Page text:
The world became too dangerous after we uncovered the Crayspark, Quincy tried, though he couldn't remember his grade on that one, Strand built the Tower to keep the creatures and disease out. They give us clean air and water, and Augments, and... if only he'd known, back then, that the residents of the Nether Layer enjoyed none of those benefits. They were lucky to get the backwash.Quincy's wonder might still be there, somewhere, under the crushing boot of expectation. He didn't have time to waste in checking.
It was time for him to find something a more specialized, his Fit in Strand's Tower. Sure, Quincy had screened blank across the board in his first evaluation, but that happened to plenty of young ones their first year in the High Academy. Quincy had been screened five times now- still nothing. His class roster was a mess. Putting him in entry-level specialist classes based on his interests was all Corel could think to do- maybe awaken some latent propensity that'd been overlooked in the blanket test. Quincy had a stack of failing A-cards in the corner of his room to show for it. No wonder he doesn't study anymore, Corel realized, I wouldn't. Quincy stared out the window, at the other High Academy students who knew what they were "meant" to do. It was an early dismissal too, due to the inexplicable tardiness of countless Instructors who'd missed a turn for a construction detour on Path 46.
"Maybe if we supplement you with Guided Estimation next term and resign you for Cartography..." Corel deliberated out loud.
"Will that help?" Percy asked.
"Sure," grunted Quincy. The three of them didn't speak again until Corel bid them a somber farewell with next term's schedule. One way or the other, it was the last he'd receive. Quincy and his Uncle arrived at the door of his car in silence. Junior Chief Percival Famino of the Greenknoll Engineer's Commission was one of its only residents authorized to use one.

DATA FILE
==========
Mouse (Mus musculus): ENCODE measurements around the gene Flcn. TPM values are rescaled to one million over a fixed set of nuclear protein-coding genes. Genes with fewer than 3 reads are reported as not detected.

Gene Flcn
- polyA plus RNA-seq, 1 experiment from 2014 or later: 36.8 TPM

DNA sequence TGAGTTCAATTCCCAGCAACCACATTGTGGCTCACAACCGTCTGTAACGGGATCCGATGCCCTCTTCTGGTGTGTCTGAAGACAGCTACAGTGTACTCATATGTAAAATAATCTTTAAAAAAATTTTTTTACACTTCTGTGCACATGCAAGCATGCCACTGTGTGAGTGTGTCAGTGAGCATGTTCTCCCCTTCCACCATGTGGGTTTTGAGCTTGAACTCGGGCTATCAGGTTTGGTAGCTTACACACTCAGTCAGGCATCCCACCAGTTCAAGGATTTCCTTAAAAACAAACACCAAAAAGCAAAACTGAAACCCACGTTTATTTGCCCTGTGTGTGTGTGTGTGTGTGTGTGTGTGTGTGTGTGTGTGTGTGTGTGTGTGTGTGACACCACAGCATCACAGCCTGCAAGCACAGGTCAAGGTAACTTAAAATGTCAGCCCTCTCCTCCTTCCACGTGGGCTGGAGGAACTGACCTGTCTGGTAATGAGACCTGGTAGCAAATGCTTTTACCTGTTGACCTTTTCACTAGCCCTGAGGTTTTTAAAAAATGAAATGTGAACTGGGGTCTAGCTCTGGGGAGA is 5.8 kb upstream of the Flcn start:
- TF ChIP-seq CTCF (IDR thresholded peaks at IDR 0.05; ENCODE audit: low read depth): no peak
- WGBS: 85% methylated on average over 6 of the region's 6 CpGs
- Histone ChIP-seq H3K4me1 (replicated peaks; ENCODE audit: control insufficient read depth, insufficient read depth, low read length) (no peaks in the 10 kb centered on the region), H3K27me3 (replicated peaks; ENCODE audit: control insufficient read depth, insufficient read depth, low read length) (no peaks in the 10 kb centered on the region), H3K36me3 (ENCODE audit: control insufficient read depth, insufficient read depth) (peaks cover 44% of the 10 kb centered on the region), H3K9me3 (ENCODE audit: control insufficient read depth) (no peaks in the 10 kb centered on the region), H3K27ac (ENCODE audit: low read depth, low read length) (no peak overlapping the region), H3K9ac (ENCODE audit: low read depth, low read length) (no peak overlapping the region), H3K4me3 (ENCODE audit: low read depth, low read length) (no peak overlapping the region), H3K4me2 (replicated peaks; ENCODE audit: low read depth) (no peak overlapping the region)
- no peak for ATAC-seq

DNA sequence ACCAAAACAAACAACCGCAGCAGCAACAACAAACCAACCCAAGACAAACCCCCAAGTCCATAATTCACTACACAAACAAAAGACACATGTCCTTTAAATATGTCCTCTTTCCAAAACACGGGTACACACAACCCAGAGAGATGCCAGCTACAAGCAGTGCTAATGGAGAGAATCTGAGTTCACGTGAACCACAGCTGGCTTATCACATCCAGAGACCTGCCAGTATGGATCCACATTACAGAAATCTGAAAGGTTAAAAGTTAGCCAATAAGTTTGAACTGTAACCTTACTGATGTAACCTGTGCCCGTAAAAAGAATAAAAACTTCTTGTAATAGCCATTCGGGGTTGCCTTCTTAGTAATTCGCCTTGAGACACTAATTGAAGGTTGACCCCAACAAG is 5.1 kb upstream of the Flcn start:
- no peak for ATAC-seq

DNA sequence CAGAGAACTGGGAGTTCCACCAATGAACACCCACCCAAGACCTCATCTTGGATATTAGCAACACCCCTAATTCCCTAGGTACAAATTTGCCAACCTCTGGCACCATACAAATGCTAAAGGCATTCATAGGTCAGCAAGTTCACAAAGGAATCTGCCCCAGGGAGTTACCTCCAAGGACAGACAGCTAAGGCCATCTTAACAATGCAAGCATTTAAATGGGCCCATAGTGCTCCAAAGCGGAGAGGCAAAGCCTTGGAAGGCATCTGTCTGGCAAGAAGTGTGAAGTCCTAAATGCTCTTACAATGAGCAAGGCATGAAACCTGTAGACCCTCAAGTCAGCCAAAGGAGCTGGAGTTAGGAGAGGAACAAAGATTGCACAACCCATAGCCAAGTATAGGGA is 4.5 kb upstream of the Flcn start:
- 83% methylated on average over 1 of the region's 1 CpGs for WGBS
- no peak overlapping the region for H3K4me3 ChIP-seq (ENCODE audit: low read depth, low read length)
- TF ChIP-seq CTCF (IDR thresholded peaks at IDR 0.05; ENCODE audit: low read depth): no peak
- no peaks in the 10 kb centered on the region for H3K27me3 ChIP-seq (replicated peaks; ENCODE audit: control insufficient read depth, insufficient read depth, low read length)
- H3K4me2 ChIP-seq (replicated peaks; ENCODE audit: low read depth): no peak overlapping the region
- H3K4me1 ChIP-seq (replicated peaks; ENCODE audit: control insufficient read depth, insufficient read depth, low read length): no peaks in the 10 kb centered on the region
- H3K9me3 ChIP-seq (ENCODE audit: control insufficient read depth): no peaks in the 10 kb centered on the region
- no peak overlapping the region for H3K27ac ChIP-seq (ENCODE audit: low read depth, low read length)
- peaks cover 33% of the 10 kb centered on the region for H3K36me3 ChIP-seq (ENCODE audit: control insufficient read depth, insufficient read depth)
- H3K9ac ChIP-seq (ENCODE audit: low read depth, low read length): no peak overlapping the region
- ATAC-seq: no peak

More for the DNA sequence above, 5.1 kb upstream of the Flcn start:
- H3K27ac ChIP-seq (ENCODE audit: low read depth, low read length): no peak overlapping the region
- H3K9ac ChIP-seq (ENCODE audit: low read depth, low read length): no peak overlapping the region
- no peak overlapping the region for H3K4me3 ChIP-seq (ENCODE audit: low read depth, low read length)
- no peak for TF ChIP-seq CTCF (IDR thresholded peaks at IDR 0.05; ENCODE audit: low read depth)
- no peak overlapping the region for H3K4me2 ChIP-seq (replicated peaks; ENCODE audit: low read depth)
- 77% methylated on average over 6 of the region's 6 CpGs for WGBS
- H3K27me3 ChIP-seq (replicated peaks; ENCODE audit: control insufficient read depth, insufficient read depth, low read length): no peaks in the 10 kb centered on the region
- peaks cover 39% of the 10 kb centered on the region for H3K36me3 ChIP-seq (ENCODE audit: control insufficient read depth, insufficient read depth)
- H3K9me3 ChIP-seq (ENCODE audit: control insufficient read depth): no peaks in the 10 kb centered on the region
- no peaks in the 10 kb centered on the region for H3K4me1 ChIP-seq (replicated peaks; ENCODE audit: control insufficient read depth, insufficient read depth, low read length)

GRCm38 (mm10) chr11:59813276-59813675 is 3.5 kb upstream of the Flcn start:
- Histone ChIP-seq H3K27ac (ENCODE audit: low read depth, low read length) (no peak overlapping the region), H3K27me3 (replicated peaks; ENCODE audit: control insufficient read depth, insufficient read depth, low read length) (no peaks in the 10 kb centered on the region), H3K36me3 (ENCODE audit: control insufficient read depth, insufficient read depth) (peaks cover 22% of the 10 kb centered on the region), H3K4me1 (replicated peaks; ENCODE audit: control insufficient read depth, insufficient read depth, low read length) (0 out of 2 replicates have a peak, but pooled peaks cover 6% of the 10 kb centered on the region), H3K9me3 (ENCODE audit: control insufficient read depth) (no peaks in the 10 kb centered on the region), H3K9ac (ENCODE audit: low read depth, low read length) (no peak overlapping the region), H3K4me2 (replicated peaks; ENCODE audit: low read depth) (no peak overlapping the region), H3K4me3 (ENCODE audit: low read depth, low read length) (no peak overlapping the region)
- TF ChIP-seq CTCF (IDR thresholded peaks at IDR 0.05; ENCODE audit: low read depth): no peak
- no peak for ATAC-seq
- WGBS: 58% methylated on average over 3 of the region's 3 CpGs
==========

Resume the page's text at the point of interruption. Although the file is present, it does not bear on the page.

"Think I'll walk home," Quincy said when the passenger door opened for him, "I need to think." He expected resistance, but the door closed right up.
"That might be best," said Percy through the window, "Can I give you something to think about?" Quincy's hands clenched in his pockets.
"You already have," he said as he turned to leave.
"You know I don't care," Percy managed to get out before Quincy vanished into the tide of passing students. He froze solid. It was a voice Quincy hadn't heard in years. The voice of the Uncle Percy he'd drawn on parent's appreciation day instead of his own father. "I don't care what you do. If you're a banker or a garbage collector. I just don't want to lose you. I hate to think you don't know that," Quincy waited at the edge of the flowing crowd. It was so rare they spoke this way-without a snip, or bait, or snide retort. For the first time
in months, Quincy was without words. "I... can take off of work if it would help."
"Save your days off for visits to the Nether Layer," Quincy cringed, but it was his only opening to escape this dreaded conversation. Besides, no one visited the Nether Layer. He vanished into the crowd.
When he got to the A-Train platform, Quincy intended to pass it right by. Then he caught Elly's eye through the open door. She shot up from her seat at the sight of him. Elly moved for the door, maybe to hold it for him. Shocked, Quincy managed to get a dismissive hand up just before it slid shut.
"Since when does she care?" Quincy mumbled. Any further wondering was cut short by an arm wrenching his shoulder.
"The Artist lives!" Jess shouted in his ear.
YOU ARE READING
Strand: the Silver RadioScience Fiction
A shape against the night, in the light of a highway construction sign, is a young man in trouble. An artist in an artless place, he must fit into Strand's machine, or be thrown away like garbage. From the best laid plans to hapless coincidence, Qui...